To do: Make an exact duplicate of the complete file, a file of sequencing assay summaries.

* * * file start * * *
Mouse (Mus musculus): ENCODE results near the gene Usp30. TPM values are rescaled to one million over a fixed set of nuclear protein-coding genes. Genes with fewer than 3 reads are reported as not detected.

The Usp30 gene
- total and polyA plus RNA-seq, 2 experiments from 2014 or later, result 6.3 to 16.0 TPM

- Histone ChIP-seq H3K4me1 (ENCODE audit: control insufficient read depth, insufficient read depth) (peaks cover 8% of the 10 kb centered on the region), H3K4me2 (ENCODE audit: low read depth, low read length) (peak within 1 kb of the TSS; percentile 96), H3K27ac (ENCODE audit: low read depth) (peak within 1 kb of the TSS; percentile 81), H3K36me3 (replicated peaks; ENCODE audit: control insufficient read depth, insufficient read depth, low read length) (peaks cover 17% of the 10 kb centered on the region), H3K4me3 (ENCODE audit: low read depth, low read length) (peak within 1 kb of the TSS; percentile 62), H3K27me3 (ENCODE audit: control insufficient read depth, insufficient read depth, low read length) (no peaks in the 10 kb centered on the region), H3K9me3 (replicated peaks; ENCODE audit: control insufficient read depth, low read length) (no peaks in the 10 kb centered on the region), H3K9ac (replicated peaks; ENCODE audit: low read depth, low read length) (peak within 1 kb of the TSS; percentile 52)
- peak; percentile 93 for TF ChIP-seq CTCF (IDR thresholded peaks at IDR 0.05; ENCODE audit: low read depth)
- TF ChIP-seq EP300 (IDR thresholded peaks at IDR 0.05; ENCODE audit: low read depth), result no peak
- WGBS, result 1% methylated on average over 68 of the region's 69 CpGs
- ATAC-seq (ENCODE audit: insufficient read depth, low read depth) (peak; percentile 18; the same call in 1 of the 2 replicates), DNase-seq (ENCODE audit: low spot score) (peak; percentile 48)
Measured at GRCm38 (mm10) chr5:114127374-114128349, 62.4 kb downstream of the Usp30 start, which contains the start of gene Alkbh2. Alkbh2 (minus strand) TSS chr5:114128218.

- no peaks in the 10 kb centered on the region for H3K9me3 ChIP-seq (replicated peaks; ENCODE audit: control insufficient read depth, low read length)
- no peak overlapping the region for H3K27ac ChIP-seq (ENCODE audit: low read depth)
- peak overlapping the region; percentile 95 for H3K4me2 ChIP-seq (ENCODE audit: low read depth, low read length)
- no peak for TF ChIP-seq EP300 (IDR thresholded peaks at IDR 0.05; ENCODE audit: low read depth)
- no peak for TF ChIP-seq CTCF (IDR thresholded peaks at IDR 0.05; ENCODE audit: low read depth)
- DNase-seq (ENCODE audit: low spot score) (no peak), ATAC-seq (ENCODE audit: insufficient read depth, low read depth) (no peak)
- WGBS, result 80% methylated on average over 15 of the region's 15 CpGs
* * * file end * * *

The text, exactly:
Mouse (Mus musculus): ENCODE results near the gene Usp30. TPM values are rescaled to one million over a fixed set of nuclear protein-coding genes. Genes with fewer than 3 reads are reported as not detected.

The Usp30 gene
- total and polyA plus RNA-seq, 2 experiments from 2014 or later, result 6.3 to 16.0 TPM

- Histone ChIP-seq H3K4me1 (ENCODE audit: control insufficient read depth, insufficient read depth) (peaks cover 8% of the 10 kb centered on the region), H3K4me2 (ENCODE audit: low read depth, low read length) (peak within 1 kb of the TSS; percentile 96), H3K27ac (ENCODE audit: low read depth) (peak within 1 kb of the TSS; percentile 81), H3K36me3 (replicated peaks; ENCODE audit: control insufficient read depth, insufficient read depth, low read length) (peaks cover 17% of the 10 kb centered on the region), H3K4me3 (ENCODE audit: low read depth, low read length) (peak within 1 kb of the TSS; percentile 62), H3K27me3 (ENCODE audit: control insufficient read depth, insufficient read depth, low read length) (no peaks in the 10 kb centered on the region), H3K9me3 (replicated peaks; ENCODE audit: control insufficient read depth, low read length) (no peaks in the 10 kb centered on the region), H3K9ac (replicated peaks; ENCODE audit: low read depth, low read length) (peak within 1 kb of the TSS; percentile 52)
- peak; percentile 93 for TF ChIP-seq CTCF (IDR thresholded peaks at IDR 0.05; ENCODE audit: low read depth)
- TF ChIP-seq EP300 (IDR thresholded peaks at IDR 0.05; ENCODE audit: low read depth), result no peak
- WGBS, result 1% methylated on average over 68 of the region's 69 CpGs
- ATAC-seq (ENCODE audit: insufficient read depth, low read depth) (peak; percentile 18; the same call in 1 of the 2 replicates), DNase-seq (ENCODE audit: low spot score) (peak; percentile 48)
Measured at GRCm38 (mm10) chr5:114127374-114128349, 62.4 kb downstream of the Usp30 start, which contains the start of gene Alkbh2. Alkbh2 (minus strand) TSS chr5:114128218.

- no peaks in the 10 kb centered on the region for H3K9me3 ChIP-seq (replicated peaks; ENCODE audit: control insufficient read depth, low read length)
- no peak overlapping the region for H3K27ac ChIP-seq (ENCODE audit: low read depth)
- peak overlapping the region; percentile 95 for H3K4me2 ChIP-seq (ENCODE audit: low read depth, low read length)
- no peak for TF ChIP-seq EP300 (IDR thresholded peaks at IDR 0.05; ENCODE audit: low read depth)
- no peak for TF ChIP-seq CTCF (IDR thresholded peaks at IDR 0.05; ENCODE audit: low read depth)
- DNase-seq (ENCODE audit: low spot score) (no peak), ATAC-seq (ENCODE audit: insufficient read depth, low read depth) (no peak)
- WGBS, result 80% methylated on average over 15 of the region's 15 CpGs